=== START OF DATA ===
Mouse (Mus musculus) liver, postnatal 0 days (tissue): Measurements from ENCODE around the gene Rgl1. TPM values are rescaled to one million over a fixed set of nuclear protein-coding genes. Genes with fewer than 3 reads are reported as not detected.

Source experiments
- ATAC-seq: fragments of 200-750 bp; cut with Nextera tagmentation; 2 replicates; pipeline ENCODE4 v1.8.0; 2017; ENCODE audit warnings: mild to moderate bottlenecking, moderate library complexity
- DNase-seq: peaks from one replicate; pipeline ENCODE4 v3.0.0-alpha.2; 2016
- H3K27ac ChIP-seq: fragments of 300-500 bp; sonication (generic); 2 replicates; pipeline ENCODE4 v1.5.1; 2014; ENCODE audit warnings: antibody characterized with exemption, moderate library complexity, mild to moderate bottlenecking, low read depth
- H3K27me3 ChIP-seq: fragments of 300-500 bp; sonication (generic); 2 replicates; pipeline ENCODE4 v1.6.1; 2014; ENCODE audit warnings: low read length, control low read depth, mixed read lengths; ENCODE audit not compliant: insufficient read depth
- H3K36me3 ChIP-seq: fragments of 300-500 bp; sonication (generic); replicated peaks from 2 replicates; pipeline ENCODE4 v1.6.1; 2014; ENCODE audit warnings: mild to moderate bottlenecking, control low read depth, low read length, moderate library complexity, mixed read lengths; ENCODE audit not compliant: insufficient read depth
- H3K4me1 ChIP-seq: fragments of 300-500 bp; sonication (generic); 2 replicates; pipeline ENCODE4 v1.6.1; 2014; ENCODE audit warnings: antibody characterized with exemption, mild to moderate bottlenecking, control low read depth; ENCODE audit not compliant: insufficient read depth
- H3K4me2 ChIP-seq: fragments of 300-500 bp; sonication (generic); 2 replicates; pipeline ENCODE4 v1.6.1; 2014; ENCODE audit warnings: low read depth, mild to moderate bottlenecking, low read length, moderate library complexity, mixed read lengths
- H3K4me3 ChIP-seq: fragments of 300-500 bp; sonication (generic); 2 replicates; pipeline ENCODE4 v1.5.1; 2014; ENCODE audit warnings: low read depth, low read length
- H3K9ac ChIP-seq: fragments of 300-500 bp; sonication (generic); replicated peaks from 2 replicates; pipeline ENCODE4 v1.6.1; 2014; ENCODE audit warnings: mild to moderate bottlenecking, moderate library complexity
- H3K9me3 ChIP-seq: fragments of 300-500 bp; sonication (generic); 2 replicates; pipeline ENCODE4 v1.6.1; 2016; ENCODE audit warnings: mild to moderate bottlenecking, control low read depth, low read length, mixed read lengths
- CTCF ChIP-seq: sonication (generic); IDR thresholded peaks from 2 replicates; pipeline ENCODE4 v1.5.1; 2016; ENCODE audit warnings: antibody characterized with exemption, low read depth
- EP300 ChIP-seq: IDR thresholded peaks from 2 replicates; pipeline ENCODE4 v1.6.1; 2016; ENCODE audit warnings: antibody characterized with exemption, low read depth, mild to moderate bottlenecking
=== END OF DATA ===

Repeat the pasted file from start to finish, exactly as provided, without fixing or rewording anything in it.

Mouse (Mus musculus) liver, postnatal 0 days (tissue): Measurements from ENCODE around the gene Rgl1. TPM values are rescaled to one million over a fixed set of nuclear protein-coding genes. Genes with fewer than 3 reads are reported as not detected.

Source experiments
- ATAC-seq: fragments of 200-750 bp; cut with Nextera tagmentation; 2 replicates; pipeline ENCODE4 v1.8.0; 2017; ENCODE audit warnings: mild to moderate bottlenecking, moderate library complexity
- DNase-seq: peaks from one replicate; pipeline ENCODE4 v3.0.0-alpha.2; 2016
- H3K27ac ChIP-seq: fragments of 300-500 bp; sonication (generic); 2 replicates; pipeline ENCODE4 v1.5.1; 2014; ENCODE audit warnings: antibody characterized with exemption, moderate library complexity, mild to moderate bottlenecking, low read depth
- H3K27me3 ChIP-seq: fragments of 300-500 bp; sonication (generic); 2 replicates; pipeline ENCODE4 v1.6.1; 2014; ENCODE audit warnings: low read length, control low read depth, mixed read lengths; ENCODE audit not compliant: insufficient read depth
- H3K36me3 ChIP-seq: fragments of 300-500 bp; sonication (generic); replicated peaks from 2 replicates; pipeline ENCODE4 v1.6.1; 2014; ENCODE audit warnings: mild to moderate bottlenecking, control low read depth, low read length, moderate library complexity, mixed read lengths; ENCODE audit not compliant: insufficient read depth
- H3K4me1 ChIP-seq: fragments of 300-500 bp; sonication (generic); 2 replicates; pipeline ENCODE4 v1.6.1; 2014; ENCODE audit warnings: antibody characterized with exemption, mild to moderate bottlenecking, control low read depth; ENCODE audit not compliant: insufficient read depth
- H3K4me2 ChIP-seq: fragments of 300-500 bp; sonication (generic); 2 replicates; pipeline ENCODE4 v1.6.1; 2014; ENCODE audit warnings: low read depth, mild to moderate bottlenecking, low read length, moderate library complexity, mixed read lengths
- H3K4me3 ChIP-seq: fragments of 300-500 bp; sonication (generic); 2 replicates; pipeline ENCODE4 v1.5.1; 2014; ENCODE audit warnings: low read depth, low read length
- H3K9ac ChIP-seq: fragments of 300-500 bp; sonication (generic); replicated peaks from 2 replicates; pipeline ENCODE4 v1.6.1; 2014; ENCODE audit warnings: mild to moderate bottlenecking, moderate library complexity
- H3K9me3 ChIP-seq: fragments of 300-500 bp; sonication (generic); 2 replicates; pipeline ENCODE4 v1.6.1; 2016; ENCODE audit warnings: mild to moderate bottlenecking, control low read depth, low read length, mixed read lengths
- CTCF ChIP-seq: sonication (generic); IDR thresholded peaks from 2 replicates; pipeline ENCODE4 v1.5.1; 2016; ENCODE audit warnings: antibody characterized with exemption, low read depth
- EP300 ChIP-seq: IDR thresholded peaks from 2 replicates; pipeline ENCODE4 v1.6.1; 2016; ENCODE audit warnings: antibody characterized with exemption, low read depth, mild to moderate bottlenecking